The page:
THE AMERICAN JOURNAL OF ANATOMY, VOL. 17, NO. 4 MAY. 191.5


404 RANDOLPH WEST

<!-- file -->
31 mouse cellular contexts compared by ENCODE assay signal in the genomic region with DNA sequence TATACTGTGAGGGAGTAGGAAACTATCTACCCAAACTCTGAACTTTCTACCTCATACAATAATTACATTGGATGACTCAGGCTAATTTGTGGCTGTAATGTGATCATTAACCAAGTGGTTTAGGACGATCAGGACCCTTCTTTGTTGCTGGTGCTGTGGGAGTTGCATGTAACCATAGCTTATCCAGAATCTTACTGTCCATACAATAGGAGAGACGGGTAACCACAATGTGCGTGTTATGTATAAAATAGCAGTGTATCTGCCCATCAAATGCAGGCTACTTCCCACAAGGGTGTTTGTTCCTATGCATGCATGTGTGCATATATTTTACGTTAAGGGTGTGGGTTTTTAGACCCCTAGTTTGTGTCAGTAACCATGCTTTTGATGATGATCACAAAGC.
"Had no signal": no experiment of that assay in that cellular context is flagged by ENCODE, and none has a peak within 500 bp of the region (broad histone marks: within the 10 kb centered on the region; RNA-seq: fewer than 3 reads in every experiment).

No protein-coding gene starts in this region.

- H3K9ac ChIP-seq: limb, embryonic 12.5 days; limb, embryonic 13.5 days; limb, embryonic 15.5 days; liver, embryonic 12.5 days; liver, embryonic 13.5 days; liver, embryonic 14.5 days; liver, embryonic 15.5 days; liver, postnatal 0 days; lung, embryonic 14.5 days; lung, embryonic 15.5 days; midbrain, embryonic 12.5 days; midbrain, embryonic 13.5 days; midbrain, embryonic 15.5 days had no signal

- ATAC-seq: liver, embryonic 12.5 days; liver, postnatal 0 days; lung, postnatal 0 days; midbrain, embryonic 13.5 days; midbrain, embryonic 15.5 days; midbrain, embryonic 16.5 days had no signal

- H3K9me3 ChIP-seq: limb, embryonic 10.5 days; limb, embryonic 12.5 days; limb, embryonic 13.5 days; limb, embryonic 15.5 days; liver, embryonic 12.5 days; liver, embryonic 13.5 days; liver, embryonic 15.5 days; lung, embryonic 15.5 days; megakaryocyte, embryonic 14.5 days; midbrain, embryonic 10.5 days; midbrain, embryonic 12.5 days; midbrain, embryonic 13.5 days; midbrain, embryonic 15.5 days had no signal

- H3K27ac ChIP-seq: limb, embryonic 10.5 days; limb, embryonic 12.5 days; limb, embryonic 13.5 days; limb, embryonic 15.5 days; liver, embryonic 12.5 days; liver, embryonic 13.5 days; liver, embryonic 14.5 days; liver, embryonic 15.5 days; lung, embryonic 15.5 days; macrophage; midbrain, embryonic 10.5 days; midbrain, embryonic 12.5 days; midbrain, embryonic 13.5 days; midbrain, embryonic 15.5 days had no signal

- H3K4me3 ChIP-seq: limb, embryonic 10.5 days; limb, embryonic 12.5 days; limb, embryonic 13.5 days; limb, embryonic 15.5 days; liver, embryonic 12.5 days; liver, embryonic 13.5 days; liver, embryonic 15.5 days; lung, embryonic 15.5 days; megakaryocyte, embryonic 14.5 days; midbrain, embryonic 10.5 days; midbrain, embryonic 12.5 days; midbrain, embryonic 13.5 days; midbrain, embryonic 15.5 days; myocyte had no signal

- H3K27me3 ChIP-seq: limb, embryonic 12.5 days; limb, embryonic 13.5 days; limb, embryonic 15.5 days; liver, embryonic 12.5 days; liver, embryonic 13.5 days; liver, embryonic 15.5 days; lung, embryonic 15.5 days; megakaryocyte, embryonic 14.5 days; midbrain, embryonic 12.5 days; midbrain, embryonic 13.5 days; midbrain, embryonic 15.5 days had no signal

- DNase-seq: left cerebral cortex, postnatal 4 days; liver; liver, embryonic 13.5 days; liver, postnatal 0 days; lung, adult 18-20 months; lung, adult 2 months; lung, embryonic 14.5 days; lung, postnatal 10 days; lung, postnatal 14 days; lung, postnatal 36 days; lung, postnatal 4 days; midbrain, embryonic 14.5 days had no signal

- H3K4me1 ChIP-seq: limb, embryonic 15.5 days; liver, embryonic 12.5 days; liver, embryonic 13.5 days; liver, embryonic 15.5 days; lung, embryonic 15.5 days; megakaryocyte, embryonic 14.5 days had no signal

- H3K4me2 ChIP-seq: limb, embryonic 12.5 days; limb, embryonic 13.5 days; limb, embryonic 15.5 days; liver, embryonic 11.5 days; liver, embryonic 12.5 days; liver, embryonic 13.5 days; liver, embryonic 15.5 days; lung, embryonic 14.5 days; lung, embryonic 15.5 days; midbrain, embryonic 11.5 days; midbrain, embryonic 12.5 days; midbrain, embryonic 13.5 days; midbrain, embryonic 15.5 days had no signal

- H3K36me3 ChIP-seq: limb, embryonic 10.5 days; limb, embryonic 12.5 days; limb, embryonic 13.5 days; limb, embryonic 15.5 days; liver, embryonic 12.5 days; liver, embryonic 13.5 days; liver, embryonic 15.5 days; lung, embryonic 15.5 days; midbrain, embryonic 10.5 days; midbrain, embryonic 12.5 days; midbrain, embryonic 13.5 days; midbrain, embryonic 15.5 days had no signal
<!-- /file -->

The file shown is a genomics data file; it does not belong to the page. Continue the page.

spending to the point of penetration of each venous branch of the intermuscular septum, and that afterward they gradually increase in nmnber and come to lie near each other. He points out that at the end of the seventh day many of the little 'fissures' have fused to give rise to larger spaces, so that the spaces, separate at first, have finally established irregular communications between themselves, by breaking down their mesenchymal partitions. He goes on to show that by the end of the eighth day the ensemble of the cavities is transformed into a kind of a sac, still communicating with the first five coccygeal veins and later with the general lymphatic system, which develops independently by fusion of intercellular mesenchymal spaces at first appearing along the veins of the hypogastric plexus. The cavities at this stage often contain red blood cells and sometimes appear quite full of them, and by a condensation of mesenchymal cells the wall of the lymph hearts are formed. The rest of this paper, which does not especially concern us, shows that the lymph hearts increase in volume up to the sixteenth day, that the first and fifth coccygeal veins lose their connections with the hearts during this period, and that the connection of the lymph hearts with the independently developed general lymphatic system occurs toward the end of the tenth day. During the remainder of embryonic life the lymph hearts persist, but shortly after the chick is hatched they commence to degenerate. Traces of the degenerating lymph hearts were found in a chicken thirty-five days after hatching.